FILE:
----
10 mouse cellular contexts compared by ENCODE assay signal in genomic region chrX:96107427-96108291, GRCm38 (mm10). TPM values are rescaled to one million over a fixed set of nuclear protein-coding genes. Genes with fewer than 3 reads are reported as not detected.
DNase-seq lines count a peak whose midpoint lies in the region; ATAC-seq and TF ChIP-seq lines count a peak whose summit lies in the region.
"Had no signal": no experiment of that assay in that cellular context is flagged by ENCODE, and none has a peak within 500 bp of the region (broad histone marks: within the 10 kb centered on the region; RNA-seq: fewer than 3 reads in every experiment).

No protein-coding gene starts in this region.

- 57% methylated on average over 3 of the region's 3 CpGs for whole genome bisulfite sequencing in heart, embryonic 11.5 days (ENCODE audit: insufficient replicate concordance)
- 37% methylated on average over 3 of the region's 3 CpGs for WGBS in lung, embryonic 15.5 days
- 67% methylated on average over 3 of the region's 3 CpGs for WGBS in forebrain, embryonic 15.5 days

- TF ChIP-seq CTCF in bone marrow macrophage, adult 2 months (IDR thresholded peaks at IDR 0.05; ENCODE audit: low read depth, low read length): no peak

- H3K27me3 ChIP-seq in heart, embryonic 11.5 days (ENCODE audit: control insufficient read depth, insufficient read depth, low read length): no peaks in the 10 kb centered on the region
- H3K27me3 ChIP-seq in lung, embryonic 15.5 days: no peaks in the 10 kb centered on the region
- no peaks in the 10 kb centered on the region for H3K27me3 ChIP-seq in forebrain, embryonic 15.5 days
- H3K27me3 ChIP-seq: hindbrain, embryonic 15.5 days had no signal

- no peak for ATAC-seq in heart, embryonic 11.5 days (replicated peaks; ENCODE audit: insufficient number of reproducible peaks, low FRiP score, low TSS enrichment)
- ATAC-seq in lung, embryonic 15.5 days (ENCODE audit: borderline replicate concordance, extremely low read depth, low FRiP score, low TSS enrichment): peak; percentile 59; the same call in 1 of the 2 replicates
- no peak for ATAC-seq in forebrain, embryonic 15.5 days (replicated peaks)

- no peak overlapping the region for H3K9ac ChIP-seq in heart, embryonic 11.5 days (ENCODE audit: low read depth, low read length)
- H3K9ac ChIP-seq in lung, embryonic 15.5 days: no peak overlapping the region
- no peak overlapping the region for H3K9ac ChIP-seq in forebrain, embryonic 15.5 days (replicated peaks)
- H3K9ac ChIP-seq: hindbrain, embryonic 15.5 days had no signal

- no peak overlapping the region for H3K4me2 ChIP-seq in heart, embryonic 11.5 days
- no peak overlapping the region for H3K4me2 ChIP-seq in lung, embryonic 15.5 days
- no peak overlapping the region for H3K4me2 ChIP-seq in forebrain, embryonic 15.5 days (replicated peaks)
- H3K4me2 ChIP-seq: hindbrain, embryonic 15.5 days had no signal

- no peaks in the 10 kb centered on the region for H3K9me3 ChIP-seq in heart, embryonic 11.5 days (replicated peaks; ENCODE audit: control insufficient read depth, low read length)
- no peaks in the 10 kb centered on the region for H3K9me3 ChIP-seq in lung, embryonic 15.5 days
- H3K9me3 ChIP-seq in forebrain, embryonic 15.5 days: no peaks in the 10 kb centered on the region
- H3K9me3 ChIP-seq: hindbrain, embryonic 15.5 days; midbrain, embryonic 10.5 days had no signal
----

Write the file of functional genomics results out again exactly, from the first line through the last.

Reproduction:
10 mouse cellular contexts compared by ENCODE assay signal in genomic region chrX:96107427-96108291, GRCm38 (mm10). TPM values are rescaled to one million over a fixed set of nuclear protein-coding genes. Genes with fewer than 3 reads are reported as not detected.
DNase-seq lines count a peak whose midpoint lies in the region; ATAC-seq and TF ChIP-seq lines count a peak whose summit lies in the region.
"Had no signal": no experiment of that assay in that cellular context is flagged by ENCODE, and none has a peak within 500 bp of the region (broad histone marks: within the 10 kb centered on the region; RNA-seq: fewer than 3 reads in every experiment).

No protein-coding gene starts in this region.

- 57% methylated on average over 3 of the region's 3 CpGs for whole genome bisulfite sequencing in heart, embryonic 11.5 days (ENCODE audit: insufficient replicate concordance)
- 37% methylated on average over 3 of the region's 3 CpGs for WGBS in lung, embryonic 15.5 days
- 67% methylated on average over 3 of the region's 3 CpGs for WGBS in forebrain, embryonic 15.5 days

- TF ChIP-seq CTCF in bone marrow macrophage, adult 2 months (IDR thresholded peaks at IDR 0.05; ENCODE audit: low read depth, low read length): no peak

- H3K27me3 ChIP-seq in heart, embryonic 11.5 days (ENCODE audit: control insufficient read depth, insufficient read depth, low read length): no peaks in the 10 kb centered on the region
- H3K27me3 ChIP-seq in lung, embryonic 15.5 days: no peaks in the 10 kb centered on the region
- no peaks in the 10 kb centered on the region for H3K27me3 ChIP-seq in forebrain, embryonic 15.5 days
- H3K27me3 ChIP-seq: hindbrain, embryonic 15.5 days had no signal

- no peak for ATAC-seq in heart, embryonic 11.5 days (replicated peaks; ENCODE audit: insufficient number of reproducible peaks, low FRiP score, low TSS enrichment)
- ATAC-seq in lung, embryonic 15.5 days (ENCODE audit: borderline replicate concordance, extremely low read depth, low FRiP score, low TSS enrichment): peak; percentile 59; the same call in 1 of the 2 replicates
- no peak for ATAC-seq in forebrain, embryonic 15.5 days (replicated peaks)

- no peak overlapping the region for H3K9ac ChIP-seq in heart, embryonic 11.5 days (ENCODE audit: low read depth, low read length)
- H3K9ac ChIP-seq in lung, embryonic 15.5 days: no peak overlapping the region
- no peak overlapping the region for H3K9ac ChIP-seq in forebrain, embryonic 15.5 days (replicated peaks)
- H3K9ac ChIP-seq: hindbrain, embryonic 15.5 days had no signal

- no peak overlapping the region for H3K4me2 ChIP-seq in heart, embryonic 11.5 days
- no peak overlapping the region for H3K4me2 ChIP-seq in lung, embryonic 15.5 days
- no peak overlapping the region for H3K4me2 ChIP-seq in forebrain, embryonic 15.5 days (replicated peaks)
- H3K4me2 ChIP-seq: hindbrain, embryonic 15.5 days had no signal

- no peaks in the 10 kb centered on the region for H3K9me3 ChIP-seq in heart, embryonic 11.5 days (replicated peaks; ENCODE audit: control insufficient read depth, low read length)
- no peaks in the 10 kb centered on the region for H3K9me3 ChIP-seq in lung, embryonic 15.5 days
- H3K9me3 ChIP-seq in forebrain, embryonic 15.5 days: no peaks in the 10 kb centered on the region
- H3K9me3 ChIP-seq: hindbrain, embryonic 15.5 days; midbrain, embryonic 10.5 days had no signal